I took a closer look. The man’s face was very familiar, like an older, scarred version of someone I knew. I took a gander at the plaque that said his name. It read Kyle Chapman.

Suddenly, I realized that the person he looked like was also named Kyle. I turned to Krieger. “Thank you, sir,” I said. “You’ve been a big help.”

Krieger smiled. “Anytime, boyke,” he said.

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Crash

Have you ever had that defining moment in your life? You know, that one moment that can you say for certain changed forever, and all decisions I’m pretty sure there’s a word for that and that it’s either German or French. They seem like they’d have a word for that.

I had two. Funnily enough, they both came after car accidents. Actually, I’m not sure that’s really funny or even ironic. I wasn’t ever really good at English, and that’s the kind of stuff they talk about. I’m pretty sure the correct word would be interesting.

Speaking of things that are interesting, for a long time I believed that people wouldn’t find my life interesting, apart from having a few innovative surgeries done on me. In fact, during middle school and high school, I started to believe that my life was completely worthless. I didn’t really come to that conclusion on my own. I had help. I’m pretty sure other people had it worse, but I don’t really blame anyone. I kind of also had this idea that if I did enough good, I would be worth, I don’t know, something more than how people treated me.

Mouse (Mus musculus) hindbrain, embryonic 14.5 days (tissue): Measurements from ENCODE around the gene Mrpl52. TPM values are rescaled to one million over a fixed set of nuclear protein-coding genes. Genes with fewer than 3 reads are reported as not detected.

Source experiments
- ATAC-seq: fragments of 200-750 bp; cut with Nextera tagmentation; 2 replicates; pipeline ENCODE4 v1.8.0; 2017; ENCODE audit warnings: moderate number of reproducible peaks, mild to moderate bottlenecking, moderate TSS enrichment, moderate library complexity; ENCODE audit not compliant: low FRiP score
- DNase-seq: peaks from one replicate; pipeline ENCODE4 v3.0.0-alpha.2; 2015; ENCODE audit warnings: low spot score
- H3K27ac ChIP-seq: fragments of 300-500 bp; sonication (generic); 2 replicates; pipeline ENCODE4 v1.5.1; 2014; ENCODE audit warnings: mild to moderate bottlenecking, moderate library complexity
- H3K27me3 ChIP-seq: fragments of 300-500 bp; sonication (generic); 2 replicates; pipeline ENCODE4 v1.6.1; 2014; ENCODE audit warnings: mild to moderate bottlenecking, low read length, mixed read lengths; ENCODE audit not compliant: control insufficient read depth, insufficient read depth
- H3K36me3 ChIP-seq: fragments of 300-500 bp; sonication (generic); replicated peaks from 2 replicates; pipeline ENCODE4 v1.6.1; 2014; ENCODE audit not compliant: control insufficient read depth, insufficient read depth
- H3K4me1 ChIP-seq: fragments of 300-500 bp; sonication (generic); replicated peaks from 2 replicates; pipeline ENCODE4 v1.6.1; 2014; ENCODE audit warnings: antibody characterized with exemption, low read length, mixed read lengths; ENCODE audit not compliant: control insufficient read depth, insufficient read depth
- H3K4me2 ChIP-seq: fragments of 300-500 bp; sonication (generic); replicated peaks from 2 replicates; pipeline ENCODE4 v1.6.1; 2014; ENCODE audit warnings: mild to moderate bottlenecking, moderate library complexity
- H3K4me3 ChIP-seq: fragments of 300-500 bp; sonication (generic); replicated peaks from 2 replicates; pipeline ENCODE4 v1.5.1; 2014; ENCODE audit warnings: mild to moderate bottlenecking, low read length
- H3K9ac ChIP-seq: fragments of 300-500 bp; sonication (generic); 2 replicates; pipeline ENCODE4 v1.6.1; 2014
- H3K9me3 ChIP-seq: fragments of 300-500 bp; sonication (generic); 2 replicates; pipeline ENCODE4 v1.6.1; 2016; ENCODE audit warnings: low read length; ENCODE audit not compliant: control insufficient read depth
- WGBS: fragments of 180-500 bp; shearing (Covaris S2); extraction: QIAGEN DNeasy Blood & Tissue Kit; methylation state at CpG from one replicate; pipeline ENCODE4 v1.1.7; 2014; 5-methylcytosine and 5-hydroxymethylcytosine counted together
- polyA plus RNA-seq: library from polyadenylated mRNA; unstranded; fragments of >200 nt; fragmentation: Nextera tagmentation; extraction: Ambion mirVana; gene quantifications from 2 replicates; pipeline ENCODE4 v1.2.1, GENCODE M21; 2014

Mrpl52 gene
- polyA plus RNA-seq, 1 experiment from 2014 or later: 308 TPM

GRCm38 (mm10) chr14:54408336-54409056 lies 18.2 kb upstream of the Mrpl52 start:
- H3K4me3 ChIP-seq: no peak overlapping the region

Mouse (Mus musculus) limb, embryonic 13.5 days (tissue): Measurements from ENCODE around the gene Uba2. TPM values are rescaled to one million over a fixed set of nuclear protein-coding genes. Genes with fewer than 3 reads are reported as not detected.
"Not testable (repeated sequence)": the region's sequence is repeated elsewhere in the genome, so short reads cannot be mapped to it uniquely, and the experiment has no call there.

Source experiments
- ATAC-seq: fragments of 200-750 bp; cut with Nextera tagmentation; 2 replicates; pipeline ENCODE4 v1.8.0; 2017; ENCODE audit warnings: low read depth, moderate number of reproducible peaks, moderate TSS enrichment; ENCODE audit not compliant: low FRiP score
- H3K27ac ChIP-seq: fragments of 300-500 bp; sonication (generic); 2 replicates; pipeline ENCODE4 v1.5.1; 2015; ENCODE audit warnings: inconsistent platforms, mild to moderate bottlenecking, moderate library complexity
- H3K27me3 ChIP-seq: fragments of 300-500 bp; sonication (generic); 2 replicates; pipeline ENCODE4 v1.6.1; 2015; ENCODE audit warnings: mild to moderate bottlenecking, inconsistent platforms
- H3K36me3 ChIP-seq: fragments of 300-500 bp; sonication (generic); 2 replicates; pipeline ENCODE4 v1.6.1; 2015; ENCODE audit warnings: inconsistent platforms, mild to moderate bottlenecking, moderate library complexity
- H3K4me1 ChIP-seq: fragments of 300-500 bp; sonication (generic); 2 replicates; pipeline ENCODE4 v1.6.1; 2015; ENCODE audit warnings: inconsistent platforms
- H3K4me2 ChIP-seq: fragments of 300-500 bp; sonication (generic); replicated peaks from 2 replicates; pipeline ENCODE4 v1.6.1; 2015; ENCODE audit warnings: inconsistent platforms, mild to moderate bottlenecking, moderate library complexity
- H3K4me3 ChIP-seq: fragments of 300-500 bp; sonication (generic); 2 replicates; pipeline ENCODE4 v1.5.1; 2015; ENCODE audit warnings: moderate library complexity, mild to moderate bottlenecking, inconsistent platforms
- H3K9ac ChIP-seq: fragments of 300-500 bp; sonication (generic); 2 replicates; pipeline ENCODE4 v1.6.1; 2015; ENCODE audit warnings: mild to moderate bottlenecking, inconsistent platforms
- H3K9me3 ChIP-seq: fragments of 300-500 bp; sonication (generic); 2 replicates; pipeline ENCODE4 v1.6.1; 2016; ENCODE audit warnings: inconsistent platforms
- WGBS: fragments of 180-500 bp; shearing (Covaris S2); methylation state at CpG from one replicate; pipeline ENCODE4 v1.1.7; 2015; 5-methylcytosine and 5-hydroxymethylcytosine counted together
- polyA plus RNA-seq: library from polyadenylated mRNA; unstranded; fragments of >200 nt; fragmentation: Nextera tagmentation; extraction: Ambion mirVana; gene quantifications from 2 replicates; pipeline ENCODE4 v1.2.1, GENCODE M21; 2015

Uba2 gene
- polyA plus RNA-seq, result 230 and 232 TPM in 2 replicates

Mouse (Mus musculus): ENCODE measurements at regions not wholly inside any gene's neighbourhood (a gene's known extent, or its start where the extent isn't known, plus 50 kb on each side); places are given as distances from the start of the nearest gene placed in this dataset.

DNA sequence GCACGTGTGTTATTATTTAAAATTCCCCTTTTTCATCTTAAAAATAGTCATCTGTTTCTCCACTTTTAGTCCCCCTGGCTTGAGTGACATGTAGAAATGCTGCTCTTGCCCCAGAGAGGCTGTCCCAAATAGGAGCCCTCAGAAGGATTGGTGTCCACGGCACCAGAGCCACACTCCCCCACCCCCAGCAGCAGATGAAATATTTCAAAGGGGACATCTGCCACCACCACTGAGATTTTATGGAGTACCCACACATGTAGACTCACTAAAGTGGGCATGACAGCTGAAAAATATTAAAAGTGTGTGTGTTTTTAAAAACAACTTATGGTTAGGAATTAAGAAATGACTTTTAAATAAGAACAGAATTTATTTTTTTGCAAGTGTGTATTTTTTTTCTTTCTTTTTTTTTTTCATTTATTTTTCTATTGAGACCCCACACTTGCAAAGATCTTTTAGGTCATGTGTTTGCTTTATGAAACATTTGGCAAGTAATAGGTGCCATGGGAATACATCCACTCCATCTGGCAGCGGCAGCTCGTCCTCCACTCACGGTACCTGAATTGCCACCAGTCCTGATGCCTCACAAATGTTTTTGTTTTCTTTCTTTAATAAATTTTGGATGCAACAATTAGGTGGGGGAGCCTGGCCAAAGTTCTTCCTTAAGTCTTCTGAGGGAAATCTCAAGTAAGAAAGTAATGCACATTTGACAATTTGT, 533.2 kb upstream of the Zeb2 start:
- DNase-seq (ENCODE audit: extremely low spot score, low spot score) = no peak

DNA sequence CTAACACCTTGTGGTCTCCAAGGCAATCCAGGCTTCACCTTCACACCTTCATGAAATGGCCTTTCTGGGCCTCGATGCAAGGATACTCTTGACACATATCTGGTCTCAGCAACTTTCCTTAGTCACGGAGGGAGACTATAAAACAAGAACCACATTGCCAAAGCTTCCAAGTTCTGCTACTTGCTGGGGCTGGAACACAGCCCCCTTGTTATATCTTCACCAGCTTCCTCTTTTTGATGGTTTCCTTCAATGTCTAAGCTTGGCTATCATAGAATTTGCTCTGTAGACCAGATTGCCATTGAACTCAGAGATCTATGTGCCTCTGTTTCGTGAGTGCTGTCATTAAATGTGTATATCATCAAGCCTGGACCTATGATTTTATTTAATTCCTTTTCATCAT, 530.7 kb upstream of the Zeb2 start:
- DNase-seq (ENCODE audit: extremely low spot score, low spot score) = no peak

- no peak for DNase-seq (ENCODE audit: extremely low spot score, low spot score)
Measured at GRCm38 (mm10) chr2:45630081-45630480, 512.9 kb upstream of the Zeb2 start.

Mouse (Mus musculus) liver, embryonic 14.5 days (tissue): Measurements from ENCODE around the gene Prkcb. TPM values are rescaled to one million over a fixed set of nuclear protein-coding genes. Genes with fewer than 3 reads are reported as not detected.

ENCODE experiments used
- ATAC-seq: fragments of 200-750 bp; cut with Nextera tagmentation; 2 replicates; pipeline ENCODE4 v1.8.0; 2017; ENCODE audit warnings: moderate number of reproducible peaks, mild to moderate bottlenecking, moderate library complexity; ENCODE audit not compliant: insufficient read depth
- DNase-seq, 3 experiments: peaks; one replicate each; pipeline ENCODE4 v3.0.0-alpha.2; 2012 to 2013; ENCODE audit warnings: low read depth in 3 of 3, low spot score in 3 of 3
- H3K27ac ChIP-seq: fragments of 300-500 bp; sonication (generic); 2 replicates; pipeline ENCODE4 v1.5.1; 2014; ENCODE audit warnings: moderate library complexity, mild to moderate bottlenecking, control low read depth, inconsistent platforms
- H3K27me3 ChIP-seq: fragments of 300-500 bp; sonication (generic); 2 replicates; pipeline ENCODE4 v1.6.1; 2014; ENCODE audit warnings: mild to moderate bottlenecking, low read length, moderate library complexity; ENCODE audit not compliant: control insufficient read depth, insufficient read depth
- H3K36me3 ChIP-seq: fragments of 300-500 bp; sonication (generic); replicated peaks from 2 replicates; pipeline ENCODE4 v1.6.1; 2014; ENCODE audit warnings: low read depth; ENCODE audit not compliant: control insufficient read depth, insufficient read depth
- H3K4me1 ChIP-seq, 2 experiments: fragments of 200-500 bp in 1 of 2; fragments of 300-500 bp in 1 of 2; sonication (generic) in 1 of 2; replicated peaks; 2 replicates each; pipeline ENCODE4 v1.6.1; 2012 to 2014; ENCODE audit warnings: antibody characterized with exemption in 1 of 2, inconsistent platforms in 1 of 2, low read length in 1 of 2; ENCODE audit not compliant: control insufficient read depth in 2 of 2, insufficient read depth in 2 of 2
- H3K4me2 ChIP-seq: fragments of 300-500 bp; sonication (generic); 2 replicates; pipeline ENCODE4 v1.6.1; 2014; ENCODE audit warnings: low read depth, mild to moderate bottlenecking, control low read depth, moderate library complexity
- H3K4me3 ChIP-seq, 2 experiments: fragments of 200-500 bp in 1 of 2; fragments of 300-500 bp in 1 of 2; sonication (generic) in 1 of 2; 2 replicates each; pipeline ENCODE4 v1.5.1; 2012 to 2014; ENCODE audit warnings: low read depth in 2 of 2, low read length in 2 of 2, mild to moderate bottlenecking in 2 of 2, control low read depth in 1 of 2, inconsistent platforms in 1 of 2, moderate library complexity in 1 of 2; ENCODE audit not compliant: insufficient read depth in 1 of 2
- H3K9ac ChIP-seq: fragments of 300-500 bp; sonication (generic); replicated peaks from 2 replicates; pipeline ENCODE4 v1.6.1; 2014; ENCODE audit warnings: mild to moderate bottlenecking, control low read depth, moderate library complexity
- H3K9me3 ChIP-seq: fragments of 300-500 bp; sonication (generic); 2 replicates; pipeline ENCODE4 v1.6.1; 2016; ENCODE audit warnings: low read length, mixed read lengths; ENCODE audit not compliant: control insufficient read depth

It actually wasn’t until pretty recently that I had really decided that I had gotten the idea that I was somehow important. I guess inventing two groundbreaking products that could improve countless lives the world over and getting your name on a patent for a cancer treatment is an effective self-esteem boost. I mean, it isn’t by any means enough forever (except maybe financially,) but I do feel like I have some measure of self-worth now.

Now, I feel I can say with pride, “My name is May Riley, and this is my story.”

The first event that really changed my life was, if I’m honest, completely my fault. I believe I was about five at the time, and my dad was driving me and my twin sister Mary back from ballet practice. My dad was driving the minivan and, for some reason, the center row of seats had been taken out.